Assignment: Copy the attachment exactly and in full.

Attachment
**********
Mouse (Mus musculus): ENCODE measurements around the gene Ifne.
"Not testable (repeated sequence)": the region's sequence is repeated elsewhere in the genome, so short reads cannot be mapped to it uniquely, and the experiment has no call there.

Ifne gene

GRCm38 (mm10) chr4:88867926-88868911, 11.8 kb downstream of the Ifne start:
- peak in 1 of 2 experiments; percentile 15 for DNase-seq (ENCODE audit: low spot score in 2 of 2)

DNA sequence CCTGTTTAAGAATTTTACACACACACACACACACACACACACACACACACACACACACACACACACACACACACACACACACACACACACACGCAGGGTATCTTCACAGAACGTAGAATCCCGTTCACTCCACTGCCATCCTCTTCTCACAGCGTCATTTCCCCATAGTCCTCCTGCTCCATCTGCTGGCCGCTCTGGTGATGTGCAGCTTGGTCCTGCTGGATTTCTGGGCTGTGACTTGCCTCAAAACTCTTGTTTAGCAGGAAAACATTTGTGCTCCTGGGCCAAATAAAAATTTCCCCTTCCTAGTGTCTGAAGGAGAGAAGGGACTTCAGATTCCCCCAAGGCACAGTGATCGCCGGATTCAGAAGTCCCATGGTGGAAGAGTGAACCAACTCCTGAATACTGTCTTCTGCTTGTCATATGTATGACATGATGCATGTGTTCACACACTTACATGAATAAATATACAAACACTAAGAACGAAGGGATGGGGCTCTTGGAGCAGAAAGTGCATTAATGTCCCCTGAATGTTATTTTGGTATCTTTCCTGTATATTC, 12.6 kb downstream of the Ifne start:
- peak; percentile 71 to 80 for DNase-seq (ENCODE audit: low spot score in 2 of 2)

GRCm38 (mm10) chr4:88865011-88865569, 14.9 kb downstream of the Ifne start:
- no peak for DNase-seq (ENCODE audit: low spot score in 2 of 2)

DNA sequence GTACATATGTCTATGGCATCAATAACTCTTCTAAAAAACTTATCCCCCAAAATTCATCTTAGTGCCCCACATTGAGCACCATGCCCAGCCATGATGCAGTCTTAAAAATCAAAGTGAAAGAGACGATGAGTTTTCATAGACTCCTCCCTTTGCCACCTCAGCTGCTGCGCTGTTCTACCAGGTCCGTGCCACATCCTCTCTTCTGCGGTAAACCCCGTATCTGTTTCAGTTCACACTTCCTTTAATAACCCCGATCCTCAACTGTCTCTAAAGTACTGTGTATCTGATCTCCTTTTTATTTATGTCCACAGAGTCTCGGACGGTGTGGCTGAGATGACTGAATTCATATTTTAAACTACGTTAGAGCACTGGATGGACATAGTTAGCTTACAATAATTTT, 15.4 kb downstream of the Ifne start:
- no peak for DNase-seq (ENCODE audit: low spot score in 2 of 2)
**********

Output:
Mouse (Mus musculus): ENCODE measurements around the gene Ifne.
"Not testable (repeated sequence)": the region's sequence is repeated elsewhere in the genome, so short reads cannot be mapped to it uniquely, and the experiment has no call there.

Ifne gene

GRCm38 (mm10) chr4:88867926-88868911, 11.8 kb downstream of the Ifne start:
- peak in 1 of 2 experiments; percentile 15 for DNase-seq (ENCODE audit: low spot score in 2 of 2)

DNA sequence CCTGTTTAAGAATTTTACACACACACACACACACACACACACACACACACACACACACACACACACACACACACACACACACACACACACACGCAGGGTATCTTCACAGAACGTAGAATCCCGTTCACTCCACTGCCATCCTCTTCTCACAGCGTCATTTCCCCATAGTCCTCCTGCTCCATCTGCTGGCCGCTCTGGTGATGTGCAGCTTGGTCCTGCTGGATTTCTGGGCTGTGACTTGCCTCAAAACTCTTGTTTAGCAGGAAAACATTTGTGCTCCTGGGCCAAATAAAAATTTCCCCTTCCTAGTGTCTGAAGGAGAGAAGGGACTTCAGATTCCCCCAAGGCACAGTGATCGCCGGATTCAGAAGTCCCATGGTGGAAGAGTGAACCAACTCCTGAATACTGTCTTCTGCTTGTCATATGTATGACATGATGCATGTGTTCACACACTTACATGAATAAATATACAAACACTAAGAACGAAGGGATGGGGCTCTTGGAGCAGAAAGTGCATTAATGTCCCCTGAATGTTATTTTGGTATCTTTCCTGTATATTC, 12.6 kb downstream of the Ifne start:
- peak; percentile 71 to 80 for DNase-seq (ENCODE audit: low spot score in 2 of 2)

GRCm38 (mm10) chr4:88865011-88865569, 14.9 kb downstream of the Ifne start:
- no peak for DNase-seq (ENCODE audit: low spot score in 2 of 2)

DNA sequence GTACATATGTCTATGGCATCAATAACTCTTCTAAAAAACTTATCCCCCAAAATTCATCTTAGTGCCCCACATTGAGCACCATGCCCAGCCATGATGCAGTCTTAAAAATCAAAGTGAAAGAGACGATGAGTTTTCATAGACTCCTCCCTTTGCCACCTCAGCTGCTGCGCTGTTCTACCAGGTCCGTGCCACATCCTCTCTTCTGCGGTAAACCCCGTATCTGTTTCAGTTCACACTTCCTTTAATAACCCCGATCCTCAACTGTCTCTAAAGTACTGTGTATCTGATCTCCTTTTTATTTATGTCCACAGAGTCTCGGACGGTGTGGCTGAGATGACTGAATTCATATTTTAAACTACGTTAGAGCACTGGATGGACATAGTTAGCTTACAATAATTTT, 15.4 kb downstream of the Ifne start:
- no peak for DNase-seq (ENCODE audit: low spot score in 2 of 2)